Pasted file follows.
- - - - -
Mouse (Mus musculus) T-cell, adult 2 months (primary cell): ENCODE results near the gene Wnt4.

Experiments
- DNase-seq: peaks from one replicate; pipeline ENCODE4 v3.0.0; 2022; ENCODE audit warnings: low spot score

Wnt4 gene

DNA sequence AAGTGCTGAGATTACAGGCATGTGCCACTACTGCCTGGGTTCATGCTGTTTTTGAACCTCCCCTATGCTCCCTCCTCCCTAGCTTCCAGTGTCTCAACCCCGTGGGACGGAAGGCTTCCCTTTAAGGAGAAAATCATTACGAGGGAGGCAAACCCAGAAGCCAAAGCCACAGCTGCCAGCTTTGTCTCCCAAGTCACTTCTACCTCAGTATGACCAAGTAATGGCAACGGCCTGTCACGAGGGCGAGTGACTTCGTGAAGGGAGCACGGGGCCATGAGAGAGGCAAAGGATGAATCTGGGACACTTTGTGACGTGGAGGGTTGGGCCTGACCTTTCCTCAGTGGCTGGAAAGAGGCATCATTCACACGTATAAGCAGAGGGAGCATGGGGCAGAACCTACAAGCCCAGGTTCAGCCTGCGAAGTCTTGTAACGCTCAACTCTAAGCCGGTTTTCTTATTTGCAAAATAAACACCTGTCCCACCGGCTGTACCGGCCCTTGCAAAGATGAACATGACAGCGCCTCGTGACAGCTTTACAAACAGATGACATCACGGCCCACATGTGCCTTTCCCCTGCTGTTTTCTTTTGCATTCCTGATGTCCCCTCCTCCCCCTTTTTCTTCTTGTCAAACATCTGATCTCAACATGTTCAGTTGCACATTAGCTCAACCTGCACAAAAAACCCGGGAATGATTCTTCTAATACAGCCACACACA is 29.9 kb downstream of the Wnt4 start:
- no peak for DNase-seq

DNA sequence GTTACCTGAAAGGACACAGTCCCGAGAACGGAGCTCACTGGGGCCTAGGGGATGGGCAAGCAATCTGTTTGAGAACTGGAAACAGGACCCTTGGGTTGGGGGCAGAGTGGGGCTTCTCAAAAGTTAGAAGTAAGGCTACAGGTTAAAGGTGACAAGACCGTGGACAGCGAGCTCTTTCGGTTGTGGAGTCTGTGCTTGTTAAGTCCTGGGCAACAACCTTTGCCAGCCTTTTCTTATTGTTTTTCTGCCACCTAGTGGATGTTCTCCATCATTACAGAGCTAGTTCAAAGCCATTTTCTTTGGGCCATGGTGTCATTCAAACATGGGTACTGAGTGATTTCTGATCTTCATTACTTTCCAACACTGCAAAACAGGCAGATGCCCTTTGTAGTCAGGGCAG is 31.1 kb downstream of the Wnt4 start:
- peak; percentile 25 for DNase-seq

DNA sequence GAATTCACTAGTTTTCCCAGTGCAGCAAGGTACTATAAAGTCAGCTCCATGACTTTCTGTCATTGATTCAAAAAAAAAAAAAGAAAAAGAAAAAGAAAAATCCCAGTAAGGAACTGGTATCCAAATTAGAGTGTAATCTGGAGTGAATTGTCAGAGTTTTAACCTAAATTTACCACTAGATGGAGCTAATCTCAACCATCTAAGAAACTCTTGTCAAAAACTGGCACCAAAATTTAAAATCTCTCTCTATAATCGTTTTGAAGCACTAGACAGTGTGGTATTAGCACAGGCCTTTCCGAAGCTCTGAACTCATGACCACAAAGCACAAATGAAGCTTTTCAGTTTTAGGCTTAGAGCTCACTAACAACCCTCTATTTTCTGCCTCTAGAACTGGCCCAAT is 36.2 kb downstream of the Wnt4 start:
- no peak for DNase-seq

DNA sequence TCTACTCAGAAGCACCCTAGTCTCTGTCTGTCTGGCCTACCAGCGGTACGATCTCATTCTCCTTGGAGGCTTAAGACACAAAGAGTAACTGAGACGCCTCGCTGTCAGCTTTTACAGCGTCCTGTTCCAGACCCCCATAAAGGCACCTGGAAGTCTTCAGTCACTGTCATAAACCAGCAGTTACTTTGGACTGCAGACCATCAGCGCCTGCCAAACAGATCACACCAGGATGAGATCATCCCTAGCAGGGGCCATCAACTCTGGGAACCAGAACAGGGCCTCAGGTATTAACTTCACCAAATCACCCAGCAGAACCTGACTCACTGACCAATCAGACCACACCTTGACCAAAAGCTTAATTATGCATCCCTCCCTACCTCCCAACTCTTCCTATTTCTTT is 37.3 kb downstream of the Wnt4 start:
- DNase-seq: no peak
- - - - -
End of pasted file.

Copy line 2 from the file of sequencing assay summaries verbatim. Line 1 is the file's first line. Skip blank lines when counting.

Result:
Experiments